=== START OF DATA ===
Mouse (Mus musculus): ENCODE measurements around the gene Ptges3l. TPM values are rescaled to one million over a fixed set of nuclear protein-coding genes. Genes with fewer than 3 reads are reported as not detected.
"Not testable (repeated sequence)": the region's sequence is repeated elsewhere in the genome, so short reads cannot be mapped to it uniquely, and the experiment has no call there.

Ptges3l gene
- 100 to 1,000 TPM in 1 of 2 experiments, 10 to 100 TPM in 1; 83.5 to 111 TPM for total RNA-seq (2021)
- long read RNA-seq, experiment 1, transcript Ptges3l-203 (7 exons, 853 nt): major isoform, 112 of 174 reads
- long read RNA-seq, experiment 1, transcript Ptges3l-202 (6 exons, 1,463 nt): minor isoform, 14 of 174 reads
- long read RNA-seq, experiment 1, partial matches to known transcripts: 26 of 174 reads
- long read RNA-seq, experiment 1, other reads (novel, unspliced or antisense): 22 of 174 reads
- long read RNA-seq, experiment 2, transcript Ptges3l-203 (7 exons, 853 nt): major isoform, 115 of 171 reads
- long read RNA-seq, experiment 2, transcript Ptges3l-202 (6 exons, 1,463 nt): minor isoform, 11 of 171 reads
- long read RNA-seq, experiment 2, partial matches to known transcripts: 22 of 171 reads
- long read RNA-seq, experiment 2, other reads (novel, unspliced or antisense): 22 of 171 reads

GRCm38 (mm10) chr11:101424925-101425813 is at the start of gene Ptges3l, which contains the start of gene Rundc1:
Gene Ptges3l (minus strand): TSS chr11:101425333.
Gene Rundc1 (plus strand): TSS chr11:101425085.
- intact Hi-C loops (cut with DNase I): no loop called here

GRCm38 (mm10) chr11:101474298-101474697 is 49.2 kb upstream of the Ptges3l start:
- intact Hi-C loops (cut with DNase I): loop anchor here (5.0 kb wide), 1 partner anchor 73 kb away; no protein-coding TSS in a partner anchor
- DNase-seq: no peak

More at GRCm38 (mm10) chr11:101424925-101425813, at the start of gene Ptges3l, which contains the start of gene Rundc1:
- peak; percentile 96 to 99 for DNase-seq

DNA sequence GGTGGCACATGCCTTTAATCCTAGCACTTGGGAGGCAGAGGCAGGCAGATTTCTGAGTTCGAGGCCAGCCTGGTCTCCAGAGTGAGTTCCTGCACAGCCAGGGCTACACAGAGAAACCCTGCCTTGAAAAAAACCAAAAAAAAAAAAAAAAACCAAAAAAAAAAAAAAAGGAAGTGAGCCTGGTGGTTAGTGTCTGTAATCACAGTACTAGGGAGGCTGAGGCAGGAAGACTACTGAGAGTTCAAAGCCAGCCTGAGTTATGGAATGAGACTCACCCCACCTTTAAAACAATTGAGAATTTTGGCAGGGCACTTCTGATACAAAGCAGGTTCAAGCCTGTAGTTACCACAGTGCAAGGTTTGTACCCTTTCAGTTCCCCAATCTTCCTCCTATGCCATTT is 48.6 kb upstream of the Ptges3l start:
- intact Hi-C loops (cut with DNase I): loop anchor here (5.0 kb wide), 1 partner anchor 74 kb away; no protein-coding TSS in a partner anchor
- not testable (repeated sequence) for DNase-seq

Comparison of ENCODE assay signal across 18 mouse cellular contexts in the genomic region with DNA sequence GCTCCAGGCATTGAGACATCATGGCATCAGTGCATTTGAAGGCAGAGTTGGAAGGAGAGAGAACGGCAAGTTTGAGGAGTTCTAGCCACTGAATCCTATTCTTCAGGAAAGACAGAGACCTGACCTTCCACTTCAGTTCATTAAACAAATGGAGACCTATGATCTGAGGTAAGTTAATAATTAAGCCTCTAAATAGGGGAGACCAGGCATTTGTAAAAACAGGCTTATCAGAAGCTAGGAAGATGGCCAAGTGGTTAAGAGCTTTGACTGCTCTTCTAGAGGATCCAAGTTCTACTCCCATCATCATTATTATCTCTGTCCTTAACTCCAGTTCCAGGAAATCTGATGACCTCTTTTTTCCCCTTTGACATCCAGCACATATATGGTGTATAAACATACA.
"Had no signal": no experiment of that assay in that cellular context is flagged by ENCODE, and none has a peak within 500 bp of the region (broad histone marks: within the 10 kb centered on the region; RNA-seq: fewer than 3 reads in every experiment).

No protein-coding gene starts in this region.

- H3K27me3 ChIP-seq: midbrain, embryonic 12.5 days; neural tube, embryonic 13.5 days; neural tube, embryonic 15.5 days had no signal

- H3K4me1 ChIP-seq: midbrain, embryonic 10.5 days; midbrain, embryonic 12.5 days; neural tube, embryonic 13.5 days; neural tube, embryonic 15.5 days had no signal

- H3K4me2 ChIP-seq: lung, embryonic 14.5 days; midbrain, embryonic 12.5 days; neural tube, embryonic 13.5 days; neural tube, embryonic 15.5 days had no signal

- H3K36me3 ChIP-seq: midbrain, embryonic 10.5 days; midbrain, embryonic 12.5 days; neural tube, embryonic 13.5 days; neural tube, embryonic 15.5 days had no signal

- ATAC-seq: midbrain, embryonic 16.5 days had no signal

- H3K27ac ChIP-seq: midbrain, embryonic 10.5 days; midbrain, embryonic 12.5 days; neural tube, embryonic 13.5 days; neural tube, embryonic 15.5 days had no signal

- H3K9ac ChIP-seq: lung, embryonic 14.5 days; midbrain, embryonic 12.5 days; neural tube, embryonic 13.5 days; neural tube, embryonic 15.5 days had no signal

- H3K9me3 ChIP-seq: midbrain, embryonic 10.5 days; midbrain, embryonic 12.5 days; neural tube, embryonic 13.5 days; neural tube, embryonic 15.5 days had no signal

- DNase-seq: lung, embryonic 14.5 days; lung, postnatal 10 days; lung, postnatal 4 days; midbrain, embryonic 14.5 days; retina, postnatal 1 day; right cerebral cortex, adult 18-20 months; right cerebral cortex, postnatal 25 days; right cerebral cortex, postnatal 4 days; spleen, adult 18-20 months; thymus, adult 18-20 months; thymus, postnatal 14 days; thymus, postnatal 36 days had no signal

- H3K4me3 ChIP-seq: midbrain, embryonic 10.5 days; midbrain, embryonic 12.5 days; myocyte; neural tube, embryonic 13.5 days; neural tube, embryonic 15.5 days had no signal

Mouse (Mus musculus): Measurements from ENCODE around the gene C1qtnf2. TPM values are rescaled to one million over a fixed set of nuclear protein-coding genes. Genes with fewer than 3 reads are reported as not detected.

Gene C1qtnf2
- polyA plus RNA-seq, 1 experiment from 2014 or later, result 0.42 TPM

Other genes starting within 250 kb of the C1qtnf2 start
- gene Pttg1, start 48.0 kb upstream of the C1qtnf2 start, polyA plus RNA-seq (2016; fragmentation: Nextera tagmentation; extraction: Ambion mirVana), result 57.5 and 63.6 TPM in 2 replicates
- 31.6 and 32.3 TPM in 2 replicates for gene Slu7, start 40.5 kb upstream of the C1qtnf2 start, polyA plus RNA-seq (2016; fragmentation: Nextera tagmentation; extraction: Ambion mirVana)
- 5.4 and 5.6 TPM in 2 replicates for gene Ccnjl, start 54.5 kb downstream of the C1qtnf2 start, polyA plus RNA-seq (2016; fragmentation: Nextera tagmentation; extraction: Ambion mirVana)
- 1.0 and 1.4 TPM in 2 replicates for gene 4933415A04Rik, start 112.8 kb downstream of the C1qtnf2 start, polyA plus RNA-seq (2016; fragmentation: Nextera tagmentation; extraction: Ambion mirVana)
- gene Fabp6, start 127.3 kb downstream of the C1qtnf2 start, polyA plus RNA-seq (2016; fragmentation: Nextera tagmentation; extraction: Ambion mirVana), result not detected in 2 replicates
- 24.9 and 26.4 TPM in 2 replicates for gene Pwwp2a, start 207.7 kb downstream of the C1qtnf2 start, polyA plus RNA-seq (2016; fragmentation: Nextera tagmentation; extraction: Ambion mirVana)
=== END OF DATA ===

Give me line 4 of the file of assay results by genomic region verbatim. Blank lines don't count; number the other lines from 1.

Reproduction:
- 100 to 1,000 TPM in 1 of 2 experiments, 10 to 100 TPM in 1; 83.5 to 111 TPM for total RNA-seq (2021)